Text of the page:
Both nrn VA VDOT and PePco have pulled their crews off the roads.

fyi...we just experienced at (905 AM) a snow-nado!! (A vortex of blowing snow that moved approximately 100 yds on the north side of our building on Rt 606. It doesn't do any damage...it was just kinda neat seeing the swirling of heavy snow! -Steve Z.

Reports out of D.C. are that the blizzard is hitting it really hard right now ... is it moving up this way?

FR: Yes.

The media really should address the challenge of all the many horse farms in the area. The snow is a major problem when it is taller than your fence lines...
There is no where to plow and push the snow...
And now, with the wind, the drifts will create more snow banks...

FR: A serious problem for horse farmers, and horses, but it does not affect very many humans. I suspect the media will remain focused on transportation, economic and public safety issues during the storm.

Re: the note from Steve Z

Wouldn't that snow-nado be closer to a snow-devil, aka a dust-devil in warmer, dryer weather? Or is that a regional term from further out west? Either way, cool to see.

What a month we are having!

In Owings Mills we're at 13" as of about o 9:30 am. This is insane

Snow humor, from some very clever readers/twitterers at this blog!

Wed, Feb 10 at 9:51 am: So, we have back-to-back blizzards in DC, earthquakes in Chicago, and torrential rains in CA this week. It's the Crapture! #mdsnow

This is a little disturbing... a huge sheet of snow and ice (with fang-like icicles) is hanging off our neighbors' roof:

http://twitpic.com/12epjw

Anyone know if there is anything we can or should do about this? Looks like the TV cable line is the only thing holding it up.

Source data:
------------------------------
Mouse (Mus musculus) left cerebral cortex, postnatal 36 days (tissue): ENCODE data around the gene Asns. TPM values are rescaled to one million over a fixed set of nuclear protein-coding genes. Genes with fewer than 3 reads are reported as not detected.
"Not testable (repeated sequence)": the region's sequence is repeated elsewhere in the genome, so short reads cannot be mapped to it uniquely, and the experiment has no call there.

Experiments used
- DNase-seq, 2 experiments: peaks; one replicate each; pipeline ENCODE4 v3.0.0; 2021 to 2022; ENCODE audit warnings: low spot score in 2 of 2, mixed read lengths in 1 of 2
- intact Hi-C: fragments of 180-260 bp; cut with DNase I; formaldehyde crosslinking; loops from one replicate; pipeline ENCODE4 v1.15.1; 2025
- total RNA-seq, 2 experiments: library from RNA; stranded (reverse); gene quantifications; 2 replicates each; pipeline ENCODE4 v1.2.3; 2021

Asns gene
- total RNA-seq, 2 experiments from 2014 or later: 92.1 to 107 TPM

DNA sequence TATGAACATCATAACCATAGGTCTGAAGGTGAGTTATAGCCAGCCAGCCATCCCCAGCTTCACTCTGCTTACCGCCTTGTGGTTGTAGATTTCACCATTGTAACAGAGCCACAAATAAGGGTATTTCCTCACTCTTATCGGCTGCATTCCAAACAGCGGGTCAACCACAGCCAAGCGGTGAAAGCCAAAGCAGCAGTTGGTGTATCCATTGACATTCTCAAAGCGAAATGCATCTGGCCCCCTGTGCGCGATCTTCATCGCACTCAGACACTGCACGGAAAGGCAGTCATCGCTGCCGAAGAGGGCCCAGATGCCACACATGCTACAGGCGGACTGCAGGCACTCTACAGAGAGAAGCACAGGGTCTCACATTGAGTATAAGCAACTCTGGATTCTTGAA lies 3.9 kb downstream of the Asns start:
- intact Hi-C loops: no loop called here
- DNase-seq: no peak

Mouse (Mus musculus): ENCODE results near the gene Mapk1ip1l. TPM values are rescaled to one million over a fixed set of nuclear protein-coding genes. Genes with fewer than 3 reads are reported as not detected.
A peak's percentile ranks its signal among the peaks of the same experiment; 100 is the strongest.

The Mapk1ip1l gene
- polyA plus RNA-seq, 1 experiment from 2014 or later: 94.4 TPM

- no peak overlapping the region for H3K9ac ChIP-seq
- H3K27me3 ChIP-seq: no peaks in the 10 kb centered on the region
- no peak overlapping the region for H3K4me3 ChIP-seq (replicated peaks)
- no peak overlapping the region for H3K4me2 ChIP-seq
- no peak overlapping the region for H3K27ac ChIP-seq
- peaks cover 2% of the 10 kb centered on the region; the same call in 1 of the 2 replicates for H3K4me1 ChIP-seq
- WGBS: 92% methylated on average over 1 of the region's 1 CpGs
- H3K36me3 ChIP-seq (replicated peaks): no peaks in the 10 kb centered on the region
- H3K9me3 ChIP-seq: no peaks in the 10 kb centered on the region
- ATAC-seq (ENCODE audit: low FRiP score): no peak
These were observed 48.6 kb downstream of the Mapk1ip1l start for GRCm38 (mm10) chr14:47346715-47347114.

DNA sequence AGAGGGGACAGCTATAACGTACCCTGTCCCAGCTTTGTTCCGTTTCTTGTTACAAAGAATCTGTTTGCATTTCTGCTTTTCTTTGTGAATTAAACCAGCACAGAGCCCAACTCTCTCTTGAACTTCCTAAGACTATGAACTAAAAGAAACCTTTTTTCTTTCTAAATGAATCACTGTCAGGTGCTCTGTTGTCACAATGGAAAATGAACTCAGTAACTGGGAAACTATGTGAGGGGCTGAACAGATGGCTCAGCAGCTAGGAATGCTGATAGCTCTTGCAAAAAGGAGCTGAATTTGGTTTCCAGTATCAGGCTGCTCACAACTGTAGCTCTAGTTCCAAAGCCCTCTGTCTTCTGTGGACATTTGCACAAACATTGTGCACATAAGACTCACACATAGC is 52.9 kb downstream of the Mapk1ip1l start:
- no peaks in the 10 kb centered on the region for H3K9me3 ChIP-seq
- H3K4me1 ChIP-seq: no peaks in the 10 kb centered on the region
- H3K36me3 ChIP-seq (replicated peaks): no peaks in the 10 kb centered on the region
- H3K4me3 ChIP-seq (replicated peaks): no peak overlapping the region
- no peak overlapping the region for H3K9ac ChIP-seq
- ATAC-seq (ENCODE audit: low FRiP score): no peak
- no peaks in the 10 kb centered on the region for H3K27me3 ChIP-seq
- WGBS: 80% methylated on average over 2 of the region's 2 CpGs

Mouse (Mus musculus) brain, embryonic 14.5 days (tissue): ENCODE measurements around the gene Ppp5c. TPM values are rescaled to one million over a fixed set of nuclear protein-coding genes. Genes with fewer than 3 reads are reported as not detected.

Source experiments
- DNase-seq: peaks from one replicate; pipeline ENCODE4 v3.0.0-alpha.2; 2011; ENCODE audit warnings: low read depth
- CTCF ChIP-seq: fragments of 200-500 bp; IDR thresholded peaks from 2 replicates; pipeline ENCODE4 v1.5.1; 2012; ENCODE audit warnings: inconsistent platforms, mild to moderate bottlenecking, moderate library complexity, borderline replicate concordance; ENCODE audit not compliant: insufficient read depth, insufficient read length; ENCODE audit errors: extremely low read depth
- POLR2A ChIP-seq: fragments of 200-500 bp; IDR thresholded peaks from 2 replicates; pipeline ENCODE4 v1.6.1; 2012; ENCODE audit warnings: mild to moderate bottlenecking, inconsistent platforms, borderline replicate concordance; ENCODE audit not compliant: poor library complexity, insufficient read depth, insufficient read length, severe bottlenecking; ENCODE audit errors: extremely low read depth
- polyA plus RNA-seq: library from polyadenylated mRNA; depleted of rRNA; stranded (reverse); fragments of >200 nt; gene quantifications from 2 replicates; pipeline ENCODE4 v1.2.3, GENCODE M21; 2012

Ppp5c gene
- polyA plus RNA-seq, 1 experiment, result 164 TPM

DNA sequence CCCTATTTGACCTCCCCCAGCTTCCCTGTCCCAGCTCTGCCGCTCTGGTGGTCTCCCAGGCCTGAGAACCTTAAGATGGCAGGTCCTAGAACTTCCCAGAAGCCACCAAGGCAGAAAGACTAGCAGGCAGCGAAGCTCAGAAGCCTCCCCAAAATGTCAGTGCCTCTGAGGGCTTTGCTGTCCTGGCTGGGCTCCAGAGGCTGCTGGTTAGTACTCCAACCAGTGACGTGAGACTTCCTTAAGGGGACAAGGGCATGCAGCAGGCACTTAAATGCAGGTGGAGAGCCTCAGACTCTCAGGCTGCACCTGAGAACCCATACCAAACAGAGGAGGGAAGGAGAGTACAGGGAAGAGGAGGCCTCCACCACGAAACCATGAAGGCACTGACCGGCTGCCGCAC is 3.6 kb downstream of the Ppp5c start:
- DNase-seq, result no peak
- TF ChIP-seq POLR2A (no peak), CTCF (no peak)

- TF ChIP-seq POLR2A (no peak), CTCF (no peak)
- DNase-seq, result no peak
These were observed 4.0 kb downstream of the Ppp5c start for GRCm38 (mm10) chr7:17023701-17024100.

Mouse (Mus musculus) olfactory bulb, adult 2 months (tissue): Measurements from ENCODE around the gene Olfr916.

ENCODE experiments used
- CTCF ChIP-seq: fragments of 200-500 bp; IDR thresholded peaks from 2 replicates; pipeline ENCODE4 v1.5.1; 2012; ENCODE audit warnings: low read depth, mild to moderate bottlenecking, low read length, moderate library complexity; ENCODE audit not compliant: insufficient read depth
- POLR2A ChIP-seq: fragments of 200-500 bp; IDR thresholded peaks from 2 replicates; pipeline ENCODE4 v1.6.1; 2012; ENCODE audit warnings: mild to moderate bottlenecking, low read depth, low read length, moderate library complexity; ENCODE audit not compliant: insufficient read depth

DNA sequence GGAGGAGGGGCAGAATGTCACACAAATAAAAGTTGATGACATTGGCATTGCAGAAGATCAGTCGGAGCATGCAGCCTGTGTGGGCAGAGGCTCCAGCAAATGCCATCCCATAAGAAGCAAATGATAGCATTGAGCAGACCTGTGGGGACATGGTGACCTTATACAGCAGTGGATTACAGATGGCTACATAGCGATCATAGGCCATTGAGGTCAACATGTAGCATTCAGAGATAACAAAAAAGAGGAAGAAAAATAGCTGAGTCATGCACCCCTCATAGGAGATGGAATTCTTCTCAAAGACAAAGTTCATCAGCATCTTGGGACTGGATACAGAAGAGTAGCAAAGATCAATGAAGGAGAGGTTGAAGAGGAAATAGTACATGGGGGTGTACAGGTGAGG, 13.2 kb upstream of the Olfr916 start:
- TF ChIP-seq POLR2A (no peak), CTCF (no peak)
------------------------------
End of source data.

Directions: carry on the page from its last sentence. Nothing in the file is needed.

Should I be concerned about the amount of snow on the porch/garage roof ? Do I need to get out the window and sbovel ! How much weight can roofs take?

FR: Yes, you should be concerned, especially if it starts raining. Gutters can also be damaged by heavy loads of snow and ice. But do not start climbing out on the roof. Better to lose the roof than your life. In general, buildings are designed to take as much snow and ice as local codes calculate they're ever likely to see. Older buildings, flat roofs and those in considerable disrepair become problematic. If you're really worried, consult a professional roofing company. Some will clear your roof of snow and ice. It's worth the money.

Please watch my video

(link deleted)

It's about climate change, earth catastrophe and our planet as we lives in.

Thank you.

FR: Already posted your link once. That was plenty. Thanks.

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About Frank Roylance
This site is the Maryland Weather archive. The current Maryland Weather blog can be found here.
Frank Roylance is a reporter for The Baltimore Sun. He came to Baltimore from New Bedford, Mass. in 1980 to join the old Evening Sun. He moved to the morning Sun when the papers merged in 1992, and has spent most of his time since covering science, including astronomy and the weather. One of The Baltimore Sun's first online Web logs, the Weather Blog debuted in October 2004. In June 2006 Frank also began writing comments on local weather and stargazing for The Baltimore Sun's print Weather Page. Frank also answers readers’ weather queries for the newspaper and the blog. Frank Roylance retired in October 2011. Maryland Weather is now being updated by members of The Baltimore Sun staff